Side B

1. Glo Starz (form Slain by Urusei Yatsura, 1998)

The opening track on the album, whose initial notes via the drumkit always make me think I’m about to hear Fun Boy Three‘s take on Our Lips Are Sealed; but just as I anticipate the synthetic strings, there’s this violent burst of guitars which put a smile on my face as I realise I’ve been caught out again…and then there’s a riff that Thurston Moore would be incredibly proud of. The use of the phrase ‘so shut the fuck up’ is surely the only reason that this wasn’t released as a single.

2. Phasers on Stun (single, 1996)

Released as a single in August 1996, having first been heard on We Are Urusei Yatsura where it segued straight into another song called Sola Kola. The edited version is another great burst of energy, packing loads into its two-minute duration.

3. Eastern Youth (from Everybody Loves Urusei Yatsura, 2000)

A change of tempo and feel with a song that I only knew from the final album but have since learned, from researching a bit to knit together the words to accompany the ICA, that it was the band’s final single in March 2001 just before they called it a day.

4. Kewpies Like Watermelons (single, 1996)

Offered here is the version issued as a 7″ single in April 1996. The opening couple of seconds, which sound as if they have been sampled from an arcade game, or perhaps more likely from one of the episodes of the popular manga TV series after which the band had taken its name weren’t included on the LP version when it came out the following month. Click here if, like me, you had no idea what a kewpie is……

5. Fake Fur (single, June 1997)

I make no apologies whatsoever for the number of singles which have made the cut for the ICA. The band and Che records must have been shaking their heads in disbelief as one tremendous release after another failed to have the impact it should have. This one stalled at #58.

6. Thank You (from Everybody Loves Urusei Yatsura, 2000)

“This is the last song, This is the last song I will ever sing you”

The only way this ICA could ever possibly close. The title of this song and indeed the album maybe give you an indication of how the band members were ollectively tired of working their backsides off for next to no reward. In a parallel universe, they are superstars who sell out stadia year after year after year.


I finished this up and realised that, even with it being extended to 12 tracks, there were loads that should’ve but didn’t make the cut. I was also determined to give the near-hit a second airing.

A. Hello Tiger (Peel Session)

The single was released on 7″ vinyl as well as 2xCDs, one of which offered up three tracks from a John Peel session, broadcast on 14 August 1997.

B. Silver Krest (one side of a double single with The Delgados, 1996)

It’s no real surprise to find that the band had their followers in Japan. This was first recorded and released in October 1996 as one side of a double-single 7″ (on red vinyl) with The Delgados as part of the Stolen Ecstasy series on the Tokyo-based 100 Guitar Mania Records. It was later re-recorded and issued as the b-side to Fake Fur the following year.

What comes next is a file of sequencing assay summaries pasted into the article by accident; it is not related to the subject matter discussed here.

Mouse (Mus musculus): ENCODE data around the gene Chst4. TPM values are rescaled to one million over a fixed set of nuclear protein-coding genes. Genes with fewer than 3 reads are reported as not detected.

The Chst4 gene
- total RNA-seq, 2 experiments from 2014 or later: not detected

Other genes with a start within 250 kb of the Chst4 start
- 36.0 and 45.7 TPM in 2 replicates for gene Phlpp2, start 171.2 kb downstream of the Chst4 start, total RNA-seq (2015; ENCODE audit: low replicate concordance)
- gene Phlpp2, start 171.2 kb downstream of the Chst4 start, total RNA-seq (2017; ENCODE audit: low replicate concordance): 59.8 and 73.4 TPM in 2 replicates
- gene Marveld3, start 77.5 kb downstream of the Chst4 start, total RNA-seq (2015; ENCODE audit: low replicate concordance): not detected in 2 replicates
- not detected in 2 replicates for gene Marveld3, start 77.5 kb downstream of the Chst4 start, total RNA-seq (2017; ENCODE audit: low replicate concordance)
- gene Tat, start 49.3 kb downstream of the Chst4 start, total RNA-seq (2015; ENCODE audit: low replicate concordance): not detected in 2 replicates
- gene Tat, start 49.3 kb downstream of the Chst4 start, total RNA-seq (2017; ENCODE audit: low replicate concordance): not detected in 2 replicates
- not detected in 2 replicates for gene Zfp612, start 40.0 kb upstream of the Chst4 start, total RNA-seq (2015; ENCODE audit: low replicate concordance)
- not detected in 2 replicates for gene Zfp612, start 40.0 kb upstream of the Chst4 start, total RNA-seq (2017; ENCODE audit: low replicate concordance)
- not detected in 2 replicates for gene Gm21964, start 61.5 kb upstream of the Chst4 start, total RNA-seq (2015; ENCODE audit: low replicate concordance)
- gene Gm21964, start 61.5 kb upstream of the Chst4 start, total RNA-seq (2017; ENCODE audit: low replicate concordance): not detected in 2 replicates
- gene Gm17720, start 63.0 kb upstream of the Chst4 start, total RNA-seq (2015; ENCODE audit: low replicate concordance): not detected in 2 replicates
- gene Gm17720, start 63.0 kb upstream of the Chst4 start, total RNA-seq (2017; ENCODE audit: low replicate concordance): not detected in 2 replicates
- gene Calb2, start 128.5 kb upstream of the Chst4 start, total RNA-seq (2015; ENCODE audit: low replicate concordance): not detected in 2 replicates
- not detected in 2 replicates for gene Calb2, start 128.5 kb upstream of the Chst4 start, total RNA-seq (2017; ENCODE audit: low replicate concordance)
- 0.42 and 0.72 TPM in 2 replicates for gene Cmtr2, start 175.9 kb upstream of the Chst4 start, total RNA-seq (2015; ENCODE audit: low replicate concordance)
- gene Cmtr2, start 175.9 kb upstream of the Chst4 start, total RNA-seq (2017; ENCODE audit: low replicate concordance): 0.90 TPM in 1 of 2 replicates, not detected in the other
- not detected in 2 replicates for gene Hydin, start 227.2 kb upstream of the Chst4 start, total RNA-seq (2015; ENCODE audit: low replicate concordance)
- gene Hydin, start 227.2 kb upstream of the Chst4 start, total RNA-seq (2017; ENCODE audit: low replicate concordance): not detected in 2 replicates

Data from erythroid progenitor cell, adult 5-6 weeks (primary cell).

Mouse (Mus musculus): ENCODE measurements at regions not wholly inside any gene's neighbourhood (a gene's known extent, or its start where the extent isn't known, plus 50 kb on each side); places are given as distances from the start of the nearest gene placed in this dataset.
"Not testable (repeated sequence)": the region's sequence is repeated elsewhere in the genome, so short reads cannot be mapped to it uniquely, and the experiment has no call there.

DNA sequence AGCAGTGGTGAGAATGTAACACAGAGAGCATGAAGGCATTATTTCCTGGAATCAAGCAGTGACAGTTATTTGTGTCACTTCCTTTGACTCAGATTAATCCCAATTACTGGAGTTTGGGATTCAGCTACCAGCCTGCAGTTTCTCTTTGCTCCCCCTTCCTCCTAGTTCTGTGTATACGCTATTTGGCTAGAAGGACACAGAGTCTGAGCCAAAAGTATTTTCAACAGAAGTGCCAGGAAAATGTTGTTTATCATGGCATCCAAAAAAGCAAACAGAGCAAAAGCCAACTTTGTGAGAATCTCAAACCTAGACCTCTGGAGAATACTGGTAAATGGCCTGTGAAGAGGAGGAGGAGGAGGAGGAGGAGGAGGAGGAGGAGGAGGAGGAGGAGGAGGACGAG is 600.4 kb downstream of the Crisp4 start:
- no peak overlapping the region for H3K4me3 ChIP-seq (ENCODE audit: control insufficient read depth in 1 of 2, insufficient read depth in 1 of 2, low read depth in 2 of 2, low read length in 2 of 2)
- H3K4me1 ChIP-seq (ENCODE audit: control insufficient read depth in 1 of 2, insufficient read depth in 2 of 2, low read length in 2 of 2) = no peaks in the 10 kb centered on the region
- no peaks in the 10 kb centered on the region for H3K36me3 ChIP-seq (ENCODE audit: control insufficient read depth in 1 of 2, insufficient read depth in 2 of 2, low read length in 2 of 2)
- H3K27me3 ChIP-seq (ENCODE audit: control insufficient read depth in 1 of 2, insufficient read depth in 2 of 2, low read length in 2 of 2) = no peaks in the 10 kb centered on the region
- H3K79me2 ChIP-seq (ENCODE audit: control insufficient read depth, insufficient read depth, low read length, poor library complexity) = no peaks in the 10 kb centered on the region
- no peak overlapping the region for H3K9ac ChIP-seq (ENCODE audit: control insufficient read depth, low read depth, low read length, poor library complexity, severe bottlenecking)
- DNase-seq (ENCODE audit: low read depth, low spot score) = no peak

C. Plastic Ashtray (single, 1996)

Another of the classic early singles. There were four in all – Siamese, Kernel, and Kewpies Like Watermelon made the ICA and it would have been criminal not to share this with you. All of them, or versions of them can be found on the debut album We Are Urusei Yatsura.

D. No.1 Cheesecake (from Slain by Urusei Yatsura)

Where other groups will demand that you put your hands in the air and move to the music, our heroes make the request that you dance to the cheesecake. And why wouldn’t you??



Jonny‘s recent ICA on Sideshows was very timely as it dovetails nicely with a piece that I had written up, just looking for the right time to post.

Gorillaz is one of the many sideshow collaborations involving Damon Albarn. I knew that I hadn’t kept fully up to speed with everything that the virtual band has released over the years, but I was surprised to find that it’s now ten years since I last bought any of their music.

Plastic Beach was the group’s third album, following on from the excellent self-titled debut in 2001 and the 2005 follow-up, Demon Days. It’s an album that leaned very heavily on guest appearances, with no less than ten of its sixteen tracks featuring another well-known name from the worlds of pop, rock, rap and soul music. It’s an album that really did some getting used to as it was different in tone, texture and flow from its predecessors. Even now, it’s one that I really need to be in the right sort of frame and mindset to give it a listen as it demands a degree of undivided attention – for instance, I’ve never been able to sit and listen to it all the way through while travelling on a bus or train; it sort of feels as if the i=pod is on shuffle such is the coming and going of lead singers and the ever-changing genres across the tracks. It’s also a concept album, of sorts, which itself always demand as a level of concentration and buy-in than most.

Looking back at the reviews of the day, there was clearly a lot of love among the critics for the album, welcoming its ambition, diversity and the fact that Albarn & co. weren’t resting on their laurels. There was a divided opinion on whether or not all of the guest contributions worked, but it’s also interesting to note that where there is criticism of the way that say, Snoop Dogg or Lou Reed have contributed, there’s another opinion in another publication which says these are among the best bits of the album.